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I ran Hadoop MapReduce on 1.1GB file multiple times with a different number of mappers and reducers (e.g. 1 mapper and 1 reducer, 1 mapper and 2 reducers, 1 mapper and 4 reducers, ...)

Hadoop is installed on quad-core machine with hyper-threading.

The following is the top 5 result sorted by shortest execution time:

+----------+----------+----------+
|  time    | # of map | # of red |
+----------+----------+----------+
| 7m 50s   |    8     |    2     |
| 8m 13s   |    8     |    4     |
| 8m 16s   |    8     |    8     |
| 8m 28s   |    4     |    8     |
| 8m 37s   |    4     |    4     |
+----------+----------+----------+

Edit

The result for 1 - 8 reducers and 1 - 8 mappers: column = # of mappers row = # of reducers

+---------+---------+---------+---------+---------+
|         |    1    |    2    |    4    |    8    |
+---------+---------+---------+---------+---------+
|    1    |  16:23  |  13:17  |  11:27  |  10:19  |
+---------+---------+---------+---------+---------+
|    2    |  13:56  |  10:24  |  08:41  |  07:52  |
+---------+---------+---------+---------+---------+
|    4    |  14:12  |  10:21  |  08:37  |  08:13  |  
+---------+---------+---------+---------+---------+
|    8    |  14:09  |  09:46  |  08:28  |  08:16  |
+---------+---------+---------+---------+---------+

(1) It looks that the program runs slightly faster when I have 8 mappers, but why does it slow down as I increase the number of reducers? (e.g. 8mappers/2reducers is faster than 8mappers/8reducers)

(2) When I use only 4 mappers, it's a bit slower simply because I'm not utilizing the other 4 cores, right?

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As per your description, it's installed on 1 machine, so it's the master and there are no extra nodes?? Are you using a cluster? –  ADi Dec 1 '13 at 1:14
    
@ADi Yes, it's installed on 1 machine which is a quad-core with hyper-threading. –  kabichan Dec 1 '13 at 3:46
    
How many times did you try each step? What do you see in counters, are reduce keys distributed well? It's pretty hard to say anything without counters, logs and configuration. –  ravwojdyla Dec 1 '13 at 14:47
    
How many physical disks are available to this pseudo instance? –  Chris White Dec 1 '13 at 20:35
    
I would like to see 1,2,4,8 mappers each with 1,2,4,8 reducers also. –  Niels Basjes Dec 1 '13 at 20:42

2 Answers 2

up vote 9 down vote accepted

The optimal number of mappers and reducers has to do with a lot of things.

The main thing to aim for is the balance between the used CPU power, amount of data that is transported (in mapper, between mapper and reducer, and out the reducers) and the disk 'head movements'.

Each task in a mapreduce job works best if it can read/write the data 'with minimal disk head movements'. Usually described as "sequential reads/writes". But if the task is CPU bound the extra diskhead movements do not impact the job.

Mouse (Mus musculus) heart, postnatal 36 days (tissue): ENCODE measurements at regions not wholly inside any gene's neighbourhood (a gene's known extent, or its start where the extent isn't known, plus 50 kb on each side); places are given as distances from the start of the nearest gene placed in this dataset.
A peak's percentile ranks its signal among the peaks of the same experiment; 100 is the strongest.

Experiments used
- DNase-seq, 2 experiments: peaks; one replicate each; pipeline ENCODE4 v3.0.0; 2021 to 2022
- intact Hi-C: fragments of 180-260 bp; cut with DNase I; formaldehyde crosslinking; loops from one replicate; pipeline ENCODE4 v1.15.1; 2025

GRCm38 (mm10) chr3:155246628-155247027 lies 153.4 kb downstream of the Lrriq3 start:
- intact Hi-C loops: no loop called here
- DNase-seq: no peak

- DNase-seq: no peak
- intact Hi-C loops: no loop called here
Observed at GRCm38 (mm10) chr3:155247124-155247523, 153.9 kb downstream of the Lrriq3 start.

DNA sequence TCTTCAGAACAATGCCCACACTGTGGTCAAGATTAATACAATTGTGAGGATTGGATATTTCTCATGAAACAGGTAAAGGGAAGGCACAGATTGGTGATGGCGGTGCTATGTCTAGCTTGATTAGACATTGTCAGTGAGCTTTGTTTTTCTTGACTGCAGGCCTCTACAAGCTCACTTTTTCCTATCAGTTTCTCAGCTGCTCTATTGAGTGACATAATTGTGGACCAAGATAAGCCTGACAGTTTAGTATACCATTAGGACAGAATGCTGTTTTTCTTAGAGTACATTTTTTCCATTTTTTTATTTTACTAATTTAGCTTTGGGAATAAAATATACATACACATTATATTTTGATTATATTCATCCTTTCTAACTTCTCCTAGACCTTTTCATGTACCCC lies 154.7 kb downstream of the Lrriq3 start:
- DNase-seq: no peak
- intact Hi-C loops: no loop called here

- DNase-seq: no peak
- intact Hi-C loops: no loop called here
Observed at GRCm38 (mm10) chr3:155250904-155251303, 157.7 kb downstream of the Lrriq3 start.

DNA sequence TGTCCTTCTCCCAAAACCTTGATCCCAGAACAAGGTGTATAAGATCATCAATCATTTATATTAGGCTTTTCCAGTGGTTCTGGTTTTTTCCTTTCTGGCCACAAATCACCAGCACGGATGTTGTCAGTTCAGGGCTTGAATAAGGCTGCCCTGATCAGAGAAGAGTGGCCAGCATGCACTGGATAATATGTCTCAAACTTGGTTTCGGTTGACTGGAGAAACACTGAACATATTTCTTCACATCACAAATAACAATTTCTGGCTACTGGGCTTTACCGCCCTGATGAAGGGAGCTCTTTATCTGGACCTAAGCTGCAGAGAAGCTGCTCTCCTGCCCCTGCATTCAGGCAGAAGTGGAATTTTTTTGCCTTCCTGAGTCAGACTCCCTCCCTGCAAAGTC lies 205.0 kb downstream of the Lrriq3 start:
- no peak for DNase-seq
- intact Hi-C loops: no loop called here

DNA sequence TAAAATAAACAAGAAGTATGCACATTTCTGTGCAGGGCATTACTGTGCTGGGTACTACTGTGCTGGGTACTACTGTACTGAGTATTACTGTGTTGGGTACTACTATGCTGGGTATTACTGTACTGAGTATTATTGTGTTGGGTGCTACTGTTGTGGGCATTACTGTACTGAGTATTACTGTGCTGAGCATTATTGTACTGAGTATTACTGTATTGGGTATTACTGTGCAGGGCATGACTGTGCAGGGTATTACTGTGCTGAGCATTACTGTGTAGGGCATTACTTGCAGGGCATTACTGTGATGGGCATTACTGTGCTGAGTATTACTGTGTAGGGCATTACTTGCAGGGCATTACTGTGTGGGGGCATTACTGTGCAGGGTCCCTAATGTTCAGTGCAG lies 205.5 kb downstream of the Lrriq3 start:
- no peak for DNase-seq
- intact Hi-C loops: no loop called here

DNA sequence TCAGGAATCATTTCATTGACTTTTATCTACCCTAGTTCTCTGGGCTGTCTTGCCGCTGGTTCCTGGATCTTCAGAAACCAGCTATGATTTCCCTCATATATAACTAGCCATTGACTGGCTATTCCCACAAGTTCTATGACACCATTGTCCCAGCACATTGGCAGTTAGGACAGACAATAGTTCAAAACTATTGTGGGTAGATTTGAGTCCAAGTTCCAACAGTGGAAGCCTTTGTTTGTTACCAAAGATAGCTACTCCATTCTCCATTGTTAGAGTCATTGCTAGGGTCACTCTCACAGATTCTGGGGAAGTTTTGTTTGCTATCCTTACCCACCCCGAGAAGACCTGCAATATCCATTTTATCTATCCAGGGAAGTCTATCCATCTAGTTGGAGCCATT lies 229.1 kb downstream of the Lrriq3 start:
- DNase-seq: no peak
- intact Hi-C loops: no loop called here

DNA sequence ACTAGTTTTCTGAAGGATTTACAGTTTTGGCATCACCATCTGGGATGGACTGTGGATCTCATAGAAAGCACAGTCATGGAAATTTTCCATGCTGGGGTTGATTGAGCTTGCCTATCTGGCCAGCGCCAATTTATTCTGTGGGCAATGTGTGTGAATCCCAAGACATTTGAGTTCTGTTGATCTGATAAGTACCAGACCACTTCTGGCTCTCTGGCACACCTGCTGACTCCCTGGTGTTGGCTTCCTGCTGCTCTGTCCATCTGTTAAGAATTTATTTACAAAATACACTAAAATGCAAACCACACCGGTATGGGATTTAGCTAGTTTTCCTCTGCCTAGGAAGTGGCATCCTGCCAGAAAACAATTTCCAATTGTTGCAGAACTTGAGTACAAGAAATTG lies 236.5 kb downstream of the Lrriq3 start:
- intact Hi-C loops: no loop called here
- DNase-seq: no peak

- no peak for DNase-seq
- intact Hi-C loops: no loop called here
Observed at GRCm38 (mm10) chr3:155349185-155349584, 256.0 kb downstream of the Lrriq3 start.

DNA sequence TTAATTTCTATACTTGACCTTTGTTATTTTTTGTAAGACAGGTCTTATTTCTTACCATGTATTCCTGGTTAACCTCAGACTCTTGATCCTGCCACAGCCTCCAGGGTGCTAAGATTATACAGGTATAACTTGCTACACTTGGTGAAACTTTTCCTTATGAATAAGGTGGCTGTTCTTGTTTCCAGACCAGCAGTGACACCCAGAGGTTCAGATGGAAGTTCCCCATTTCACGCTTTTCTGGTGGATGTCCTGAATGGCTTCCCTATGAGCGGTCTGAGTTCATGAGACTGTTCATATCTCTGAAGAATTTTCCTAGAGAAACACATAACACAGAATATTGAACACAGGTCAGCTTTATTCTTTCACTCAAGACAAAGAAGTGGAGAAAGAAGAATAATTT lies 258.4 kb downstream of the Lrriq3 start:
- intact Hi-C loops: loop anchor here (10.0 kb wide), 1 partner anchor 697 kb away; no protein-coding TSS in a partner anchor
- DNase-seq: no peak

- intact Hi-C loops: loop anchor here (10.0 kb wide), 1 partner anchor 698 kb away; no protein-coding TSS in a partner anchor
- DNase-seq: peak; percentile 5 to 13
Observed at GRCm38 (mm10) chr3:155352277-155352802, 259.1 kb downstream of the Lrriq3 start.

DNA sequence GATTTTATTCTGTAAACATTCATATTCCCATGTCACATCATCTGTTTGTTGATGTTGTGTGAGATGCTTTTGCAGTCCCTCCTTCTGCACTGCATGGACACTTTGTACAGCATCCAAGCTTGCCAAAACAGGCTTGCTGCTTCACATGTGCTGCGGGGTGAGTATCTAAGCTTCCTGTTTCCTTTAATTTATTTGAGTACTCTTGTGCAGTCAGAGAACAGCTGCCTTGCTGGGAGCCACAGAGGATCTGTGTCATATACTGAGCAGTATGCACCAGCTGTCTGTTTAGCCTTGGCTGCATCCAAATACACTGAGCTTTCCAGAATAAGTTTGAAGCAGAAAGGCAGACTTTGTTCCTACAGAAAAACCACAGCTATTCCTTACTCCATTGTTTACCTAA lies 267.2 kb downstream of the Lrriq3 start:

It seems to me that in this specific case you have

  • a mapper that does quite a bit of CPU cycles (i.e. more mappers make it go faster because the CPU is the bottle neck and the disks can keep up in providing the input data).
  • a reducer that does almost no CPU cycles and is mostly IO bound. This causes that with a single reducer you are still CPU bound, yet with 4 or more reducers you seem to be IO bound. So 4 reducers cause the disk head to move 'too much'.

Possible ways to handle this kind of situation:

First do exactly what you did: Do some test runs and see which setting performs best given this specific job and your specific cluster.

Then you have three options:

  • Accept the situation you have
  • Shift load from CPU to disk or the other way around.
  • Get a bigger cluster: More CPUs and/or more disks.

Suggestions for shifting the load:

  • If CPU bound and all CPUs are fully loaded then reduce the CPU load:

    • Check for needless CPU cycles in your code.
    • Switch to a 'lower CPU impact' compression codec: I.e. go from GZip to Snappy or to 'no compression'.
    • Tune the number of mappers/reducers in your job.
  • If IO bound and you have some CPU capacity left:

    • Enable compression: This makes the CPUs work a bit harder and reduces the work the disks have to do.
    • Experiment with various compression codecs (I recommend sticking with either Snappy or Gzip ... I very often go with Gzip).
    • Tune the number of mappers/reducers in your job.
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Thank you so much for the great explanation! –  kabichan Dec 3 '13 at 16:35
    
@Niels: Is it possible to control the number of cores (to work) for a mapred job in a multi-core cpu like i7,i5 etc? How many number of cores will work by default? Any observations? Thanks in advance –  Jagadish Talluri Dec 25 '13 at 18:09
    
A single mapper or reducer task will in general use a single cpu core. In the hadoop framework you can set the maximum number of mappers and reducers per worker node. Yarn does this even better. –  Niels Basjes Dec 27 '13 at 9:22

Quoting from "Hadoop The Definite Guide, 3rd edition", page 306

Because MapReduce jobs are normally I/O-bound, it makes sense to have more tasks than processors to get better utilization.

The amount of oversubscription depends on the CPU utilization of jobs you run, but a good rule of thumb is to have a factor of between one and two more tasks (counting both map and reduce tasks) than processors.

A processor in the quote above is equivalent to one logical core.

But this is just in theory and most likely each use case is different than another, like Niels detailed explanation, some tests need to be performed.

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